Gary Sullivan's commentary defending the actions of the National Security Agency is full of faulty arguments ("Too much of a good thing," Aug. 27). First of all, the Fourth Amendment is the law and was established at the time of this country's founding. No one needs to "get out and vote" in order to be protected by it from government spying.
In any case, the NSA's policies were kept secret so no one could have voted to support or oppose them in the first place. To those who are concerned about the NSA violating their privacy, Mr. Sullivan offers nothing more than the empty, self-serving claim that the NSA is too busy saving our lives to do so. The NSA is a massive organization staffed by human beings. It is impossible to know how many of them might be tempted to make unprofessional use of the private information they are constantly collecting.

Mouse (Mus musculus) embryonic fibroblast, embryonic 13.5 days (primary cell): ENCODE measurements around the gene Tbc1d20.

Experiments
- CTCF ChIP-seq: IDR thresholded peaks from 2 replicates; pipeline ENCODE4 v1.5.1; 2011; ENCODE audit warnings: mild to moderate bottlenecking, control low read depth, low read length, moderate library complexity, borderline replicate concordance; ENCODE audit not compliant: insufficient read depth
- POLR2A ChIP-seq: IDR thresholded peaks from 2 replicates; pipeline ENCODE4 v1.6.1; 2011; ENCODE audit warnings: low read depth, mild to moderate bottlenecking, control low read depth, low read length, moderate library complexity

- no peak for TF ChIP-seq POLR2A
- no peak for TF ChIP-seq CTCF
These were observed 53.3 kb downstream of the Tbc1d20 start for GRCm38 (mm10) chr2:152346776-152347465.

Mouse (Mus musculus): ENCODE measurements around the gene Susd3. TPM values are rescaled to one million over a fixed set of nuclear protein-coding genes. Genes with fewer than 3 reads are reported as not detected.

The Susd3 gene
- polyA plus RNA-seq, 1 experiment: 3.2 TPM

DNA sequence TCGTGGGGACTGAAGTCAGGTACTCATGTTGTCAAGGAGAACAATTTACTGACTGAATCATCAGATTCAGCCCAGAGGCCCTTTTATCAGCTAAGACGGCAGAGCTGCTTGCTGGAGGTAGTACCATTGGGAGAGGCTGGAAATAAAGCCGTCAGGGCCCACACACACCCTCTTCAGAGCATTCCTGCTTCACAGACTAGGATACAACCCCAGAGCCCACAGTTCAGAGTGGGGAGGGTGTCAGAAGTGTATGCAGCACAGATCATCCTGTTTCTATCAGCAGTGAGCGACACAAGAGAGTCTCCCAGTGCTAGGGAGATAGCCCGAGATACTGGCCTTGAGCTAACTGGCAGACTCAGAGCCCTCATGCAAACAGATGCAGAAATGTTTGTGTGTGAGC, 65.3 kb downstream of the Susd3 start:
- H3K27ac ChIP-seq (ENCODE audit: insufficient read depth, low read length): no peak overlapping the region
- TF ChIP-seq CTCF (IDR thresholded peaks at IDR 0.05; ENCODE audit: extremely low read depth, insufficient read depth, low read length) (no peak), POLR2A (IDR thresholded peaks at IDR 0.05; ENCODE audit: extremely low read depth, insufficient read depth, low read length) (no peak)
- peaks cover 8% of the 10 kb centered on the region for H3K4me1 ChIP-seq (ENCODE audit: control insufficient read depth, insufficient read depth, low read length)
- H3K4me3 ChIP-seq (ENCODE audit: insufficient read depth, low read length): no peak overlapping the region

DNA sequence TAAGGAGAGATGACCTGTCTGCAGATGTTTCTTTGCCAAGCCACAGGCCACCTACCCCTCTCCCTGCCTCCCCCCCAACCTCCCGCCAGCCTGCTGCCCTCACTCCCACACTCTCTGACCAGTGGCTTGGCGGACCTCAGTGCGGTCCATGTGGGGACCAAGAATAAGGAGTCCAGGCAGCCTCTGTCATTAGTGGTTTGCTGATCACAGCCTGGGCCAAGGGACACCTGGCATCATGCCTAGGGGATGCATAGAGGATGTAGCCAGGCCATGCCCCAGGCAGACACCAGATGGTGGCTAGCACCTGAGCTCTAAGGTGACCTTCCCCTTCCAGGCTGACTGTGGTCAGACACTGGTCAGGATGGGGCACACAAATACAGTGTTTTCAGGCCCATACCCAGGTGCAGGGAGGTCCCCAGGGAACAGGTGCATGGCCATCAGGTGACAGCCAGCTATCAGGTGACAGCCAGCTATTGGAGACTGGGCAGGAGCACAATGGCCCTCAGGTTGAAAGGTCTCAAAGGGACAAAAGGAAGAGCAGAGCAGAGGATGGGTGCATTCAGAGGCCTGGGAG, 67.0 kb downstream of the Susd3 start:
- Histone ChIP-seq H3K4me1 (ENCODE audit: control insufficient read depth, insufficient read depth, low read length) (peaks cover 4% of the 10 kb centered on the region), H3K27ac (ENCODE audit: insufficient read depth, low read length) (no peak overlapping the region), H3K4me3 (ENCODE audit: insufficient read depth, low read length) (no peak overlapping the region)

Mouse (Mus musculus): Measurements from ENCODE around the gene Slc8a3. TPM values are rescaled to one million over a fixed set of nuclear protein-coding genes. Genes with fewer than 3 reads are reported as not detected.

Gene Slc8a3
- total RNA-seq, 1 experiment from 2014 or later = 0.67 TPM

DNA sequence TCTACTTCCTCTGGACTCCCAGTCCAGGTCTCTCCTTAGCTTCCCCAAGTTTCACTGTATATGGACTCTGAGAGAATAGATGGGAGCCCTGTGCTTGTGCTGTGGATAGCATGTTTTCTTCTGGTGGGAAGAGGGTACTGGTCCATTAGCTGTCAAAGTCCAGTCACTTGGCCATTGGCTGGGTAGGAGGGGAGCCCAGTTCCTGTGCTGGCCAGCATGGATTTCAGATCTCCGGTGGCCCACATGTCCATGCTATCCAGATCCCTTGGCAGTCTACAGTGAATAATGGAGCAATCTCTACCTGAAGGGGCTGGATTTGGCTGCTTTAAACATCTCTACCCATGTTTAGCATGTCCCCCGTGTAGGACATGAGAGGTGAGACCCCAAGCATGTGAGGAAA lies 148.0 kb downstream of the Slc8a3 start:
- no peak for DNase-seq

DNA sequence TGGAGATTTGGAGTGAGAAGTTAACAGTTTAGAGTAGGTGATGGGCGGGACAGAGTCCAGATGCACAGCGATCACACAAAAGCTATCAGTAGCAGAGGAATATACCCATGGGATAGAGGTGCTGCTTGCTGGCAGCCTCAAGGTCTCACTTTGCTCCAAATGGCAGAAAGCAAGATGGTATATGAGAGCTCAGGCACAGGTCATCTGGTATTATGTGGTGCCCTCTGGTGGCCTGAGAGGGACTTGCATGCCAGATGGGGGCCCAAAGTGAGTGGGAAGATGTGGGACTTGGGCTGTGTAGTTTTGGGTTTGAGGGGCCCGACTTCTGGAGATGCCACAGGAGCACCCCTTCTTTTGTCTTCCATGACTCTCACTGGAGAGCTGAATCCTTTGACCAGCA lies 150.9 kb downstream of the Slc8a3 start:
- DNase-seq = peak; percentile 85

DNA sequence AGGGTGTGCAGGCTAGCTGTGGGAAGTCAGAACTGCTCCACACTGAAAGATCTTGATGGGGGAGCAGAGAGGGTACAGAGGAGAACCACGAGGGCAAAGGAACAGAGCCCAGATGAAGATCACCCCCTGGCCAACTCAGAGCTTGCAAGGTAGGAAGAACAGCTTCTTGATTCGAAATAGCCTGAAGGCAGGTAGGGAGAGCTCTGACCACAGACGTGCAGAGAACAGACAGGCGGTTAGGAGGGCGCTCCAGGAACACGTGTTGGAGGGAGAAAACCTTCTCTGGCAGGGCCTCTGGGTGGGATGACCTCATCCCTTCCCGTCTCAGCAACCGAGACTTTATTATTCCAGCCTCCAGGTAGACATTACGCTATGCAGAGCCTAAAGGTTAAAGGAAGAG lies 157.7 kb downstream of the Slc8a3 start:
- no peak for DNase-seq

Finally, he resorts to belittling Edward Snowden, a man who gave up his entire life as he knew it to reveal to the public what he justifiably felt was wrongdoing on the part of the American government. While Mr. Sullivan may pine for the days when people were less apt to question government authority, to those of us who feel that the government is intruding upon privacy and civil liberties, the fact that someone in his position can so easily be dismissive of these concerns and of people who raise them is evidence enough that they are well founded.
Mark Wall, Parkville
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